If the Liber remains relatively evasive about Richalm’s monastic career and tells us almost nothing about that of the scribe, he suggests the sympathy connecting the two brothers. Beyond the friendship between the master and his disciple, we can easily imagine the relief of the abbot being able to lower his guards during an intimate conversation. “Very often he complained to me, sobbing hot tears,” writes N., “and I displayed to him, for his consolation, all the admirable, unheard of and unknown things with which the Lord filled him” (p. 427 ). In the final part of the book, the unique nature of which Jean-Claude Schmitt underlines (p. 51), N. carries out a meticulous correction of a truncated copy of his work. Taking up the copyist’s errors one by one, he defends his grammatical point of view, clarifies the exceptional status of Richalm’s revelations, but also seeks to preserve in the text the passages which would be written by the abbot himself. In Richalm’s speech on the flowers that appeared to him (p. 420 ff.), is the “if you wish”, which the copyist erased, innocuous (p. 432)? The writer admits that the omission does not change the meaning, this little word however seems to preserve for him a dear memory of his friend.

Sociology of the monastery

A beautiful chapter of Jean-Claude Schmitt’s commentary is devoted to the tensions in the community which we can guess at the back of the book, noting that “anger is, before pride, the vice most often cited in the Liber revelationum » (p. 112). If gluttony and lechery are not lacking either, the predominance of anger could indicate a concern on the part of the abbot for the cohesion of the brotherhood, and his fear of seeing his authority challenged, or even of an attack. physically against his person, as shown by the vision of the demon who threatens to push the brothers to urinate in his ear (p. 114). It is certainly permissible to wonder to what extent the evil joy of demons having disrupted the behavior of a brother reflects that of other monks whose self-esteem can be flattered by the wrongs of others; the historian, however, rightly avoids any hasty psychologization. Richalm himself says that malevolent spirits watch for opportunities to do harm (p. 287), so that supernatural influence always presupposes an ordinary psychology of men vulnerable to the wounds inflicted on them by life within a hierarchical community .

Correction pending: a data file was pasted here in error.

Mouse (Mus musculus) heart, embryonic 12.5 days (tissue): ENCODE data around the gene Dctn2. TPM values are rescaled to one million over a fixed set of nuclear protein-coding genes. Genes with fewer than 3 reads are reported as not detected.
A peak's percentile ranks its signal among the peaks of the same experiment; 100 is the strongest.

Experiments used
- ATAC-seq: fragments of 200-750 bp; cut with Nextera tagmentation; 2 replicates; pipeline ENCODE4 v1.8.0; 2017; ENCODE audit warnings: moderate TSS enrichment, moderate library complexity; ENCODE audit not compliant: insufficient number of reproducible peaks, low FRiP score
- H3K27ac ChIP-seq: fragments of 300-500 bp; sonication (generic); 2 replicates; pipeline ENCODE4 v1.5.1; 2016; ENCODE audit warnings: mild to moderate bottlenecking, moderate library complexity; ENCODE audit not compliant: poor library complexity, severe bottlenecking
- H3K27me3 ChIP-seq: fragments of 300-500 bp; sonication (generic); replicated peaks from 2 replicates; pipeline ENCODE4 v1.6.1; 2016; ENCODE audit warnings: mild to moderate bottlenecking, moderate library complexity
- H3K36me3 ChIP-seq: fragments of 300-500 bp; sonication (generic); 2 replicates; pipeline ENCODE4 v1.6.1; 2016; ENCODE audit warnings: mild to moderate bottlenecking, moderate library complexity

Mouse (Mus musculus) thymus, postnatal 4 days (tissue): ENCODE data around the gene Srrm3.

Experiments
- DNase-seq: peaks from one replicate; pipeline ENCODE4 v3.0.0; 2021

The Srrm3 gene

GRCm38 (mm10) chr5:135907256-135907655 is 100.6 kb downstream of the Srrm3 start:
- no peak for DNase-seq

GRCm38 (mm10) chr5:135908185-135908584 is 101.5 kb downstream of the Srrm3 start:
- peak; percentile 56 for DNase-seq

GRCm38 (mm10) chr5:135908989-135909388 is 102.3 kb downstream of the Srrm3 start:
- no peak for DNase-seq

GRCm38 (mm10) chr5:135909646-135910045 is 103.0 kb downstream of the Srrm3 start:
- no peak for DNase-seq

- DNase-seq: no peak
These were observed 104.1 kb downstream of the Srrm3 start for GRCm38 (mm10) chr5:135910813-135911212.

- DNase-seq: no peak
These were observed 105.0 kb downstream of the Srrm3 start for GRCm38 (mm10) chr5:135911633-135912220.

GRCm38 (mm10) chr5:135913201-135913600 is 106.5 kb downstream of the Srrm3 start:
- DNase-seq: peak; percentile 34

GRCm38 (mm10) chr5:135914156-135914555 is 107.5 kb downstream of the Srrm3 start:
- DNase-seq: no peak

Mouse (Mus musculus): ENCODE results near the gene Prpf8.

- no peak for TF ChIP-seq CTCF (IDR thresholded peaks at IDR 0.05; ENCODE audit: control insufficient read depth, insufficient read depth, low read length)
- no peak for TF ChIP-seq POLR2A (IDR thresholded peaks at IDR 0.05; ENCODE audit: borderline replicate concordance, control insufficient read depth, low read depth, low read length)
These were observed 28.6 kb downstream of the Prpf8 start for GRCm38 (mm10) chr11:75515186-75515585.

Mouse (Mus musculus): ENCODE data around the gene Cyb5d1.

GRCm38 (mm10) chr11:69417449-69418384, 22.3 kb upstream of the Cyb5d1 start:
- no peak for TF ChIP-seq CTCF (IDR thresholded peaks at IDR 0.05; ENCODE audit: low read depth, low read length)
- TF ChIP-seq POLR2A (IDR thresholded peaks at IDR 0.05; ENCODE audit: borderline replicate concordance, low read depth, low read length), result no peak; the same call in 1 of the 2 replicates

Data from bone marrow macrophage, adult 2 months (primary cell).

Fortunately, the visionary’s revelations are not limited to the evil side of the invisible world. The apparitions of souls suffering purgatory penalties form a separate chapter. Jean-Claude Schmitt has already looked in a previous work on the role of these ghosts – the souls of the dead suffering in purgatory and appearing to the living in order to solicit their help – in the constitution of the collective memory of a monastic community medieval. He finds in the Liber a singular illustration of his theses: death restores the brothers’ identity (p. 103). Indeed, the text never gives the names of the living (even the name of Richalm is absent in the first eight chapters, written before his death), while the writer does not hesitate to call the dead by their name: Hosten , Bertrade, Guillame etc. Jean-Claude Schmitt explains that the names of the deceased resurface, in order to be inscribed in the liturgy of the dead. For a time, the deceased then remain present and active in the community, before being swallowed up “in the anonymity of past generations”.

The demon of analogy